WASHINGTON — The American Civil Liberties Union, ACLU of Oregon, and Goodwin Procter today filed a friend-of-the-court brief in the Supreme Court case FBI v. Fikre, which will determine whether a U.S. citizen can continue to challenge his placement on the No Fly List, after the government removed him from it and sought to end his case.
U.S. citizens and residents on the No Fly List are indefinitely barred from flying to, from, or over the United States. People wrongly placed on the list are stigmatized as terrorism suspects and denied a fair process to clear their names. Americans on the No Fly List are disproportionately Muslim and those of Arab, Middle Eastern, or South Asian heritage.
Mr. Yonas Fikre, the respondent in the case, discovered he was on the No Fly List in 2010 and subsequently filed a lawsuit to challenge his placement. The government removed him from the list in 2016 and argued that his challenge could not proceed because it was moot. After two Court of Appeals decisions ruling in Mr. Fikre’s favor and rejecting the government’s attempt to end the case, the government appealed to the Supreme Court. The ACLU is asking the Supreme Court to rule for Mr. Fikre.
“In case after case, we’ve seen the government remove people from the No Fly List and prevent their legal challenges from being heard. Now the Supreme Court has the chance to ensure Americans wrongly placed on this List are actually given their day in court,” said Hina Shamsi, director of the ACLU’s National Security Project. “For decades, rights groups have documented the secrecy and unfairness of the No Fly List program and its devastating consequences for people’s lives, yet the program remains a black box. Not only are people left in the dark about why they’ve been placed on the list, they are not given any meaningful explanation when they are removed, or any guarantee against being wrongfully placed on the list in the future. We urge the Court to see through this disturbing pattern.”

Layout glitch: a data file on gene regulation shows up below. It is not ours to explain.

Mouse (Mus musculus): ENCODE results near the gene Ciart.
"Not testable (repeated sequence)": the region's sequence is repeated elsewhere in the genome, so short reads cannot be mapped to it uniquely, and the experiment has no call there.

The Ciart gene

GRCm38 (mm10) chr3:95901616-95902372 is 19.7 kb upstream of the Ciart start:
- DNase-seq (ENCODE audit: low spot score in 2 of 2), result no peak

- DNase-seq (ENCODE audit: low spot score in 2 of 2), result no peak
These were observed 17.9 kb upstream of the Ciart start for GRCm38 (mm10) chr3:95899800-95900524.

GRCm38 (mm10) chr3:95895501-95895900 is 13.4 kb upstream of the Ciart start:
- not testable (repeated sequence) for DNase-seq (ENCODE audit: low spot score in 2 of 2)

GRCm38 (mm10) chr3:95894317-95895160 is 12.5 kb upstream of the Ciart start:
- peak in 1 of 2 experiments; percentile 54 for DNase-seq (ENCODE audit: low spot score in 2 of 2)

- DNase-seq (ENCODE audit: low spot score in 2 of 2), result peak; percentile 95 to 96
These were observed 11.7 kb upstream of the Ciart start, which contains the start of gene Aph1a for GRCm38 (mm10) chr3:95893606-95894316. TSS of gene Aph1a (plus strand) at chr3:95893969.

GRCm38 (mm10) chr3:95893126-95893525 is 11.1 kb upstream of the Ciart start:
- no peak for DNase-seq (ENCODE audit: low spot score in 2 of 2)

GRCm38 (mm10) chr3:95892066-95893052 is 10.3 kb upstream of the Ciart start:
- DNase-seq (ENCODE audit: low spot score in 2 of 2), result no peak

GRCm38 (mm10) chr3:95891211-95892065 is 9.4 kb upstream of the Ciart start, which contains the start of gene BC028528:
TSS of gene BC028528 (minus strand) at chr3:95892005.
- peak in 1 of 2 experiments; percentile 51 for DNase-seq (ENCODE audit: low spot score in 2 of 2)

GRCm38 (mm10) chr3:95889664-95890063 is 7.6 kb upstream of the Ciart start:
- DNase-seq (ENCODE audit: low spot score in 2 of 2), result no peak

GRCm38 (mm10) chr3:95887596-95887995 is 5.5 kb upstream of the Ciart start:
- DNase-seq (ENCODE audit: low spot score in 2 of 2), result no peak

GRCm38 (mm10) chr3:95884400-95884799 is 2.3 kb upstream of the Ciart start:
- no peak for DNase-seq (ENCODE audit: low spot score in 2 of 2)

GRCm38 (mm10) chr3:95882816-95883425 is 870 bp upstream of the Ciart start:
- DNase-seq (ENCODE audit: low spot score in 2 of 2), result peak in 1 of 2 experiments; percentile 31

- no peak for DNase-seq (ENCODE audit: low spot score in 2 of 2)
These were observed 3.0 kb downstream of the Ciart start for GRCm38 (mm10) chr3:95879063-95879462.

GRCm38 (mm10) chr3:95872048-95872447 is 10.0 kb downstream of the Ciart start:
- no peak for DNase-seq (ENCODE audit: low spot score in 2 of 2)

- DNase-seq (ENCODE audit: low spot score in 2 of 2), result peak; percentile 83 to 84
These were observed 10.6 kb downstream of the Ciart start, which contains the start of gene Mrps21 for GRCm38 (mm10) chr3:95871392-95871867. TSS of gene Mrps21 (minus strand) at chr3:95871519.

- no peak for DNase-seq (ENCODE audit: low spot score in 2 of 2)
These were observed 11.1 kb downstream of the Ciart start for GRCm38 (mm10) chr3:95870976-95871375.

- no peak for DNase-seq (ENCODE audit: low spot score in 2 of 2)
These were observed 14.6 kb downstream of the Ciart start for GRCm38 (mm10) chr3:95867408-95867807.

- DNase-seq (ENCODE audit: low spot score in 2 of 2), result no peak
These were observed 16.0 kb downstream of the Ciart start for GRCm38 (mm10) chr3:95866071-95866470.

The ACLU has long challenged the constitutionality of the No Fly List, representing numerous Americans who have been left to languish on it — impacting their ability to be with their families, go to school, and travel for work. In the brief, the ACLU identifies 40 U.S. citizens and residents who challenged their placement in court and finds that the government kept secret the full reasons — or any reason — for placing each of them on the list. The ACLU argues that the government has repeatedly acted to prevent judicial review by taking people off the list at strategic points in litigation. As a result, a government statement that Mr. Fikre will not be relisted “based on currently available information,” provides no assurance that the government will not wrongly put him back on the list.
ACLU’s amicus comes on the heels of a long-awaited report from the U.S. Senate Committee on Homeland Security & Governmental Affairs, detailing the drastic increase in U.S. watchlisting and its infringement upon Americans’ constitutional rights.
FBI v. Fikre is part of the ACLU’s Joan and Irwin Jacobs Supreme Court Docket.